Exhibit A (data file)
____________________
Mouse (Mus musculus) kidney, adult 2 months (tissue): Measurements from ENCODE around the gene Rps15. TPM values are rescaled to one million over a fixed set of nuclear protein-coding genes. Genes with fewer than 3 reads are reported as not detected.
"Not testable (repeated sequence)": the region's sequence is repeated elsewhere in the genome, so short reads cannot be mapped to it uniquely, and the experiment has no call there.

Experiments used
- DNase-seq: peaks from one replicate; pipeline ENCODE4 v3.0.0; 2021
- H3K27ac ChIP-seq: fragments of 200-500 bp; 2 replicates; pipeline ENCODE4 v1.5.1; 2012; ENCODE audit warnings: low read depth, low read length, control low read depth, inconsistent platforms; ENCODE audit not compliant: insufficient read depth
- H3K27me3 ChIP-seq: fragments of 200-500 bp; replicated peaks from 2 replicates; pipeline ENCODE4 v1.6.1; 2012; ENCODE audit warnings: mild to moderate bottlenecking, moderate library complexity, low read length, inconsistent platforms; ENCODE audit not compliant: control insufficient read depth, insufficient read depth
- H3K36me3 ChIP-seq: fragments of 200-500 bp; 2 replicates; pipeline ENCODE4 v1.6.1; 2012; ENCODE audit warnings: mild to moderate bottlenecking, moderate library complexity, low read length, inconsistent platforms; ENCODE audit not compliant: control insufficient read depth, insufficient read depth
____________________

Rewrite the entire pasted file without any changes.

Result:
Mouse (Mus musculus) kidney, adult 2 months (tissue): Measurements from ENCODE around the gene Rps15. TPM values are rescaled to one million over a fixed set of nuclear protein-coding genes. Genes with fewer than 3 reads are reported as not detected.
"Not testable (repeated sequence)": the region's sequence is repeated elsewhere in the genome, so short reads cannot be mapped to it uniquely, and the experiment has no call there.

Experiments used
- DNase-seq: peaks from one replicate; pipeline ENCODE4 v3.0.0; 2021
- H3K27ac ChIP-seq: fragments of 200-500 bp; 2 replicates; pipeline ENCODE4 v1.5.1; 2012; ENCODE audit warnings: low read depth, low read length, control low read depth, inconsistent platforms; ENCODE audit not compliant: insufficient read depth
- H3K27me3 ChIP-seq: fragments of 200-500 bp; replicated peaks from 2 replicates; pipeline ENCODE4 v1.6.1; 2012; ENCODE audit warnings: mild to moderate bottlenecking, moderate library complexity, low read length, inconsistent platforms; ENCODE audit not compliant: control insufficient read depth, insufficient read depth
- H3K36me3 ChIP-seq: fragments of 200-500 bp; 2 replicates; pipeline ENCODE4 v1.6.1; 2012; ENCODE audit warnings: mild to moderate bottlenecking, moderate library complexity, low read length, inconsistent platforms; ENCODE audit not compliant: control insufficient read depth, insufficient read depth